Real estate-focused private equity funds are putting a good chunk of their fresh investments in India in pre-leased commercial development projects, including IT Parks and special economic zones (SEZs), as they look for guaranteed returns from these investments. Although these projects churn out returns which are a tad lower than the conventional residential developments, they essentially provide annuity incomes for investors. Consequently, most of the funds now want to balance their portfolios with pre-leased commercial assets as these could act as a much-needed cushion in case investments in residential projects fail to yield the average expected return of 25 per cent.

Based on industry sources, VCCircle estimates peg private equity deals worth as much as $380 million were sealed in pre-leased properties in the past six months -- a little less than half of the total private equity investments in the realty sector during the period.

Ambar Maheshwari, managing director (corporate finance) at the property consultancy Jones Lang LaSalle India, says, “A lot of investors have burnt their fingers by investing in underdeveloped commercial properties as there is oversupply in this space and no one knows which project will end up as commercially viable. Therefore, investing in pre-leased commercial developments are low-risk investments with guaranteed returns.”

Taking this opportunity, international private equity funds like Blackstone, Baring Private Equity Fund and Xander Inc have bet on IT Parks through their real estate funds (most of these assets are pre-leased) and the list of funds acquiring such assets is on the rise. In the first quarter of CY2012, transactions worth Rs 1,268 crore have been signed according to property consultants and according to sources in the know, another Rs 1,200 crore will be infused through similar transactions across the northern belt alone in the next six months.

In one of the biggest transactions last year, PE bigwig Blackstone had acquired an IT park project in Pune for Rs 810 crore, jointly developed by India’s largest realtor (according to market cap) DLF and Mumbai-based Hubtown.

Although the Indian government does not allow foreign direct investment (FDI) into ready commercial office space projects, foreign investors are allowed to invest in IT Parks and SEZs under industrial park guidelines. Spur in transactions in pre-leased commercial assets have also brought on board a series of rental yield funds which invest in ready commercial assets, generate annual returns and plough back to investors. Thus, investors have assured visibility of returns from these investments.

The trend seems to be catching up as IndiaReit, the realty fund floated by billionaire Ajay Piramal, is looking to raise a rental yield fund to provide annuity income to its investors. Bangalore-based Azure Capital is also eyeing $60 million for its rental yield fund.

According to Sharik Currimbhoy, CEO of Element Capital Advisors, a real estate investment advisory, “There has been a substantial shift in the way funds are being deployed in real estate assets as money is now flowing towards pre-leased commercial buildings. The ticket size for these projects is much higher than investments in residential or early-stage development assets. Most of the funds are targeting returns of 11.5-12 per cent, which would include forex risks and these funds plan to stay invested for 5-7 years.”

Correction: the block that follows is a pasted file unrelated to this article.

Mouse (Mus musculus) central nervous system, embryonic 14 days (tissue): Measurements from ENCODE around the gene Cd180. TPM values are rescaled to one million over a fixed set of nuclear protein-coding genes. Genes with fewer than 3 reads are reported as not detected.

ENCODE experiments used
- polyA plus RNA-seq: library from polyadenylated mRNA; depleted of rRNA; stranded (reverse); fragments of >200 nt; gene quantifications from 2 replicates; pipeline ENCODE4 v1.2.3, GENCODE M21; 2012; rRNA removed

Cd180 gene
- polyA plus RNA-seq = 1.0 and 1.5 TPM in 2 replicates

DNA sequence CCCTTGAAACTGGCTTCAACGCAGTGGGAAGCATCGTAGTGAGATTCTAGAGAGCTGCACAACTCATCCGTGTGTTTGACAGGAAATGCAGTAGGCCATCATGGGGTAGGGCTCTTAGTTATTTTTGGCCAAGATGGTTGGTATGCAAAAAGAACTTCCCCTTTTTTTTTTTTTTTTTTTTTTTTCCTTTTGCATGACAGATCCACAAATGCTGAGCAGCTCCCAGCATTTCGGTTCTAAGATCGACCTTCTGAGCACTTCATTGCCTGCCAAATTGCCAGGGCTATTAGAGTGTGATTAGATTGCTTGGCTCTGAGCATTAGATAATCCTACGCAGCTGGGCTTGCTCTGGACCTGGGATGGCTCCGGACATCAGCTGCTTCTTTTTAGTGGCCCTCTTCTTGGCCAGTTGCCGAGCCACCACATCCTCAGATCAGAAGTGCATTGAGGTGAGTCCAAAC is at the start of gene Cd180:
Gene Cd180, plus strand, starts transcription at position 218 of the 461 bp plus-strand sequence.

In such a transaction, a fund buys out a developer’s entire or majority stake and if there is a debt tied with the asset, the fund pays it off and acquires the asset. On the other hand, most of the developers with ready commercial assets on their books use lease rental discounting as a favoured method to raise money from banks.

Private equity funds are expecting returns of 10-12 per cent through these transactions with a capitalisation rate of 8-9 per cent in the next 3-5 years. They expect the capital value of properties to increase and thus provide better secondary exits. The rationale is clear as in India, lease terms are negotiated every three years and there is 15 per cent incremental rise in rental values. PE funds are, therefore, expecting that these assets will eventually provide total returns of 15-18 per cent.

“These assured returns are a better proposition than the promised 25-30 per cent return that PEs expect from other conventional deals as in most such cases, funds are not able to generate the 25 per cent plus promised returns,” adds Maheshwari of Jones Lang LaSalle India.

Traditionally, Indian realty has witnessed more money allocation in residential real estate rather than in commercial assets, which is more commonly found in US and European economies. Across the world, investments in commercial real estate assets are the most favoured option by funds and they are listed and traded. But the Indian government does not permit real estate investment trust (REIT) listing or real estate mutual funds (REMFs) to function in the country. This loads the dice against such investments. Of the Indian realtors, Mumbai-based Indiabulls Real Estate has two commercial properties and trades in Singapore as a REIT.

Funds are now ready to look at low-risk low returns as most of the investments marked three or four years ago have either failed to take off or have not seen completion according to drawing board plans. Fund managers are, therefore, looking for assets like IT parks which are ready and already have tenants on board as that can be the most profitable proposition to attract investors in a cash-strapped market.

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